Newton’s Darkness: Two Dramatic Views. By CARL DJERASSI and DAVID PINNER. Pp. 184. Imperial College Press: London. 2003. £18.00, $24.00 (hbk); £11.00, $15.00 (pbk). ISBN: 1-86094-390-6 (hbk); 1-86094-390-X (pbk).
Newton’s darkness is threefold. In his science, there is an obscure undercurrent of alchemy.In his religion, there is a strand of heretical Arianism. And at the root of his sentiments, there is an area of repressed homosexuality. These darknesses play a role in the plays written by David Pinner and Carl Djerassi on Newton’s fights against Robert Hooke and Gottfried Wilhelm Leibniz.
Pinner’s dramatic view is called “Newton’s Hooke.” Here, Newton’s darknesses are only hinted at. What kinds of assistant are John Wickins and Nicolas Fatio de Duillier? Arius appears only once, at Trinity College, Cambridge, during the official redefinition of the Lucasian Chair; and Newton’s nocturnal alchemy is symbolised by a crucible covered with a cloth and the Star Regulus of Antimony as a gateway to the true Law of Universal Gravitation. But these alchemical experiments and theories should be left in the dark because, as Newton whispers, “the Art is not to be shouted abroad.”
Djerassi’s view is called “Newton’s Whores.” This is a play about a play within a play, and it is as intricate as a novel by John Barth. Here, Newton’s darkness is represented by his absence from the play, the fight against Leibniz and his infinitesimal calculus being waged by three of Newton’s minions on the secret Committee of Gentlemen of Several Nations. But the play is also about how to write a play on Newton’s dark method of minions. And, finally, it is also a guess as to how Djerassi’s playwrights found out the truth about Newton’s darkness.
Mutual Favours: The Social and Scientific Practice of Eighteenth-century Swedish Chemistry. By HJALMAR FORS. Pp. 225, illus., index. Uppsala Universitet: Uppsala. 2003. ISBN: 91-506-1669-2.
Hjalmar Fors’s dissertation is a sociological microstudy of how the discipline of chemistry was fashioned in Sweden in the eighteenth century. The chemists’ struggle to obtain public recognition and to establish social and intellectual spaces for chemistry is seen as an enlightenment enterprise, during which chemistry was to be transformed from “hidden, obscure and secret knowledge into rational, transparent and intellectual knowledge that contributed to the public good and could be pursued by members of society’s elite” (199). The applied historiographic framework thus rests significantly on Jan Golinski’s terminology. Besides Golinski, Martin Rudwick’s monograph The Great Devonian Controversy is mentioned as a source of inspiration.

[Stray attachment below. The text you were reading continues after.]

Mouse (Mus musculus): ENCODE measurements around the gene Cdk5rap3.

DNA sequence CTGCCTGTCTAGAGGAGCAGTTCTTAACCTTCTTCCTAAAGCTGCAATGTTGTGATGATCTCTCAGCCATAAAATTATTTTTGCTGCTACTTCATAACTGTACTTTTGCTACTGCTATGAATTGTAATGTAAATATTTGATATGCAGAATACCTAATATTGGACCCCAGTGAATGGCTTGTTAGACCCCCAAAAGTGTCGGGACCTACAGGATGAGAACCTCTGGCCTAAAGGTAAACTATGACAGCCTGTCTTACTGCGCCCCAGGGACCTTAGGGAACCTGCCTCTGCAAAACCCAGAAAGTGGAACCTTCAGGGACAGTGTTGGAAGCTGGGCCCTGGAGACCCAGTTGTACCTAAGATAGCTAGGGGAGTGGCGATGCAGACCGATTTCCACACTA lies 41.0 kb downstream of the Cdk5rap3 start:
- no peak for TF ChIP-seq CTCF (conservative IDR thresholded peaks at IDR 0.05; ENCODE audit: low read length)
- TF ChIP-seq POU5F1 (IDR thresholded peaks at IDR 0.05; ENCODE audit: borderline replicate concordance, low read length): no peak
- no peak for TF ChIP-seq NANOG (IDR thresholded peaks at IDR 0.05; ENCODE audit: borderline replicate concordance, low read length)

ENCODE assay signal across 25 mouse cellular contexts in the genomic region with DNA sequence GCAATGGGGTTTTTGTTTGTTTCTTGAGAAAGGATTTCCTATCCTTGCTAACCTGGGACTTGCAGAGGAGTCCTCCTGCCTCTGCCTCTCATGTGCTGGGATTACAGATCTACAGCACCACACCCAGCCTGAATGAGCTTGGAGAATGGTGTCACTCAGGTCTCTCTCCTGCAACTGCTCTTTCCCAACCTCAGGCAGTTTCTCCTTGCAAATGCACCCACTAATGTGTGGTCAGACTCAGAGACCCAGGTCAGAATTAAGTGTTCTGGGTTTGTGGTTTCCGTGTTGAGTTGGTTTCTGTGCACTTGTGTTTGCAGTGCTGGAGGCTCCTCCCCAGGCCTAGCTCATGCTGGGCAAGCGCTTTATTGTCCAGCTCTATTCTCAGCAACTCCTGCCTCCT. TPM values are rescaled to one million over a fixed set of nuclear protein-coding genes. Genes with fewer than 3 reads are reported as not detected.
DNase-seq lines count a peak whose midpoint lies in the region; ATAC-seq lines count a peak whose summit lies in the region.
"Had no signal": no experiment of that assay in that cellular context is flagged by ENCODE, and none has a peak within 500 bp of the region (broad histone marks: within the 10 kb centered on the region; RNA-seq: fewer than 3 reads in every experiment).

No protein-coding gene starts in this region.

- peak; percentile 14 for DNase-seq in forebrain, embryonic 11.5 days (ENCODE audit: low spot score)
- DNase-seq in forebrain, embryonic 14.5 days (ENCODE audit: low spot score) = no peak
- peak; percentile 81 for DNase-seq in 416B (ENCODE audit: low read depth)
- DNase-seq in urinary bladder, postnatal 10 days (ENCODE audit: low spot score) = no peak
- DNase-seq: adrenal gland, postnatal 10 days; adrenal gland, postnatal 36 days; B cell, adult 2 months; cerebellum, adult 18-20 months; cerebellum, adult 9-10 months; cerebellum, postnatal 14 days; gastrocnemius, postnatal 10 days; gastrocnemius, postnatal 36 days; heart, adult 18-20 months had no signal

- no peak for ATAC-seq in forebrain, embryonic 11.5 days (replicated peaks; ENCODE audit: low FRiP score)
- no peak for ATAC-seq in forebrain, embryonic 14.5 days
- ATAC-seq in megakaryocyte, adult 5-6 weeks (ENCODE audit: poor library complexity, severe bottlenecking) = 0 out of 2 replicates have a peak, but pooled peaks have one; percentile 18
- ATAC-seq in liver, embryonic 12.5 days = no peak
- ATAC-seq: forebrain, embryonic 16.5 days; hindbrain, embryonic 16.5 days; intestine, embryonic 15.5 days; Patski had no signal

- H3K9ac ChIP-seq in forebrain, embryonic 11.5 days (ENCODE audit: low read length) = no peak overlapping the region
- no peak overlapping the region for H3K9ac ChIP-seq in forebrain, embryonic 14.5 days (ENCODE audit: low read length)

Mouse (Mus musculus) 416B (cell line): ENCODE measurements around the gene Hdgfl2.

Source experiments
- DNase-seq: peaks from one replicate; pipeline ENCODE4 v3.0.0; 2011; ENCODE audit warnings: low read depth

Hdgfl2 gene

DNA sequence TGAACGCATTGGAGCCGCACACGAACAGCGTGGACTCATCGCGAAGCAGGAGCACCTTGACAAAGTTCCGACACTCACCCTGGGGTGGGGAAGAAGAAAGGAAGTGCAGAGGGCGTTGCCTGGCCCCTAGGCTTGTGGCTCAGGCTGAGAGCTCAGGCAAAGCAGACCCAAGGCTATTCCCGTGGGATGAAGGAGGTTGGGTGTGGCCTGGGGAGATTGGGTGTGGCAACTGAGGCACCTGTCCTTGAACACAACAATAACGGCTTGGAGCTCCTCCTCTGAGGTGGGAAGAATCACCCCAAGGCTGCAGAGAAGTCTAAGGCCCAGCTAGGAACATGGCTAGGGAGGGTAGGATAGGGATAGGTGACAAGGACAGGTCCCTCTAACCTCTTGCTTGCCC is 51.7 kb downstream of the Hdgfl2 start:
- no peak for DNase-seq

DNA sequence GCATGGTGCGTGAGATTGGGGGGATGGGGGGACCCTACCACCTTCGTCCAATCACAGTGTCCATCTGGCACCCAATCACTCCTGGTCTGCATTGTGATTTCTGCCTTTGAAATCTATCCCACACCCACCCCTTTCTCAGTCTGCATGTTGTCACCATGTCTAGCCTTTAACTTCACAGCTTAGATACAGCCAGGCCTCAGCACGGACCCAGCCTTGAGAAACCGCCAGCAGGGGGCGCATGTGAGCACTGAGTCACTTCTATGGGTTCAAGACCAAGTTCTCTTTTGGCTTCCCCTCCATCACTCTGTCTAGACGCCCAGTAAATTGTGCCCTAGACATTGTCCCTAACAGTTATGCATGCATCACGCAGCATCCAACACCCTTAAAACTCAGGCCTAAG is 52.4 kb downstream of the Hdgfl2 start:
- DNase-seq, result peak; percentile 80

The creation of social spaces for chemistry is explored within the matrix of the “ideal of reciprocity.” On the one hand, the chemists operated within the norms of the republic of letters, and on the other, the involved persons all participated in and were subordinated to the norms of patron–client relationships. The central figure, Torbern Bergman, obtained the chair in chemistry at Uppsala University with aid of his patrons, while he himself became patron of more marginalised chemists such as Carl Wilhelm Scheele. To a large extent, the developing chemical network drew on the strong tradition of mineralogy, but it sought at the same time to redefine the craftsman’s knowledge so that academic chemistry — as performed by Bergman — could become acknowledged as “the highest form of chemical knowledge” (204).
The analyses in the dissertation are primarily based on thorough readings of the surviving correspondence between the chemists involved. The letters are, however, properly supplemented with other, mainly published, sources. One of the most striking results of the research is Fors’s re-evaluation of the previous images of Scheele and of Johan Gottschalk Wallerius, the first professor of chemistry in Sweden. In the last chapter of the dissertation, Foss demonstrates how prior chemists and historians have modelled a certain conception of Scheele’s career in order to make it fit the ideal of eighteenth-century Swedish chemistry.